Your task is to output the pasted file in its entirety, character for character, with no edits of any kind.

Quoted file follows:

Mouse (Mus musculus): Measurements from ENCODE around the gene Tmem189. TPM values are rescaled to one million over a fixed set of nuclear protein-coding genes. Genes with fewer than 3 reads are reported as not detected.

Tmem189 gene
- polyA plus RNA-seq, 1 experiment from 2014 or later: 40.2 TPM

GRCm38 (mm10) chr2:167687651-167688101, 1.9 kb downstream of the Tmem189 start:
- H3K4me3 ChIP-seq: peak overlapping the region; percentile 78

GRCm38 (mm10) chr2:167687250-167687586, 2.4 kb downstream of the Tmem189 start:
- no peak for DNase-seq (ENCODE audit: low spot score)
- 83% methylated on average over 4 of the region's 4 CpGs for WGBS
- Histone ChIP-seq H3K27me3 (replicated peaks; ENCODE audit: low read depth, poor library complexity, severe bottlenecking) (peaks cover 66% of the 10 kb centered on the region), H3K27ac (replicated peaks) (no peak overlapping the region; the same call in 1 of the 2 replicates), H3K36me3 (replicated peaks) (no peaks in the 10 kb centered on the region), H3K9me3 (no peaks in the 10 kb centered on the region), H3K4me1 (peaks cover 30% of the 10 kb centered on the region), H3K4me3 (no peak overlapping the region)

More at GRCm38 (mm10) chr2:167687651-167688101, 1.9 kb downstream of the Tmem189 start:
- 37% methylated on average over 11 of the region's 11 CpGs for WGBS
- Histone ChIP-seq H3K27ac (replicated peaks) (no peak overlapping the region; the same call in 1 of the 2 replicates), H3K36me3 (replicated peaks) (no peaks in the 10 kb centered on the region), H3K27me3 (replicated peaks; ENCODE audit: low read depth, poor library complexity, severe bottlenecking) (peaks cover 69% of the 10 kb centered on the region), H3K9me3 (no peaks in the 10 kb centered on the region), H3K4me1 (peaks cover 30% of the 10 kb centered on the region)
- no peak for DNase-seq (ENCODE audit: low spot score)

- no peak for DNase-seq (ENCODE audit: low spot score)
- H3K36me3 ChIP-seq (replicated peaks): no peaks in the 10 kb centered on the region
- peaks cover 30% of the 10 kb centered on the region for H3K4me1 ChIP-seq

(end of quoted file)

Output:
Mouse (Mus musculus): Measurements from ENCODE around the gene Tmem189. TPM values are rescaled to one million over a fixed set of nuclear protein-coding genes. Genes with fewer than 3 reads are reported as not detected.

Tmem189 gene
- polyA plus RNA-seq, 1 experiment from 2014 or later: 40.2 TPM

GRCm38 (mm10) chr2:167687651-167688101, 1.9 kb downstream of the Tmem189 start:
- H3K4me3 ChIP-seq: peak overlapping the region; percentile 78

GRCm38 (mm10) chr2:167687250-167687586, 2.4 kb downstream of the Tmem189 start:
- no peak for DNase-seq (ENCODE audit: low spot score)
- 83% methylated on average over 4 of the region's 4 CpGs for WGBS
- Histone ChIP-seq H3K27me3 (replicated peaks; ENCODE audit: low read depth, poor library complexity, severe bottlenecking) (peaks cover 66% of the 10 kb centered on the region), H3K27ac (replicated peaks) (no peak overlapping the region; the same call in 1 of the 2 replicates), H3K36me3 (replicated peaks) (no peaks in the 10 kb centered on the region), H3K9me3 (no peaks in the 10 kb centered on the region), H3K4me1 (peaks cover 30% of the 10 kb centered on the region), H3K4me3 (no peak overlapping the region)

More at GRCm38 (mm10) chr2:167687651-167688101, 1.9 kb downstream of the Tmem189 start:
- 37% methylated on average over 11 of the region's 11 CpGs for WGBS
- Histone ChIP-seq H3K27ac (replicated peaks) (no peak overlapping the region; the same call in 1 of the 2 replicates), H3K36me3 (replicated peaks) (no peaks in the 10 kb centered on the region), H3K27me3 (replicated peaks; ENCODE audit: low read depth, poor library complexity, severe bottlenecking) (peaks cover 69% of the 10 kb centered on the region), H3K9me3 (no peaks in the 10 kb centered on the region), H3K4me1 (peaks cover 30% of the 10 kb centered on the region)
- no peak for DNase-seq (ENCODE audit: low spot score)

- no peak for DNase-seq (ENCODE audit: low spot score)
- H3K36me3 ChIP-seq (replicated peaks): no peaks in the 10 kb centered on the region
- peaks cover 30% of the 10 kb centered on the region for H3K4me1 ChIP-seq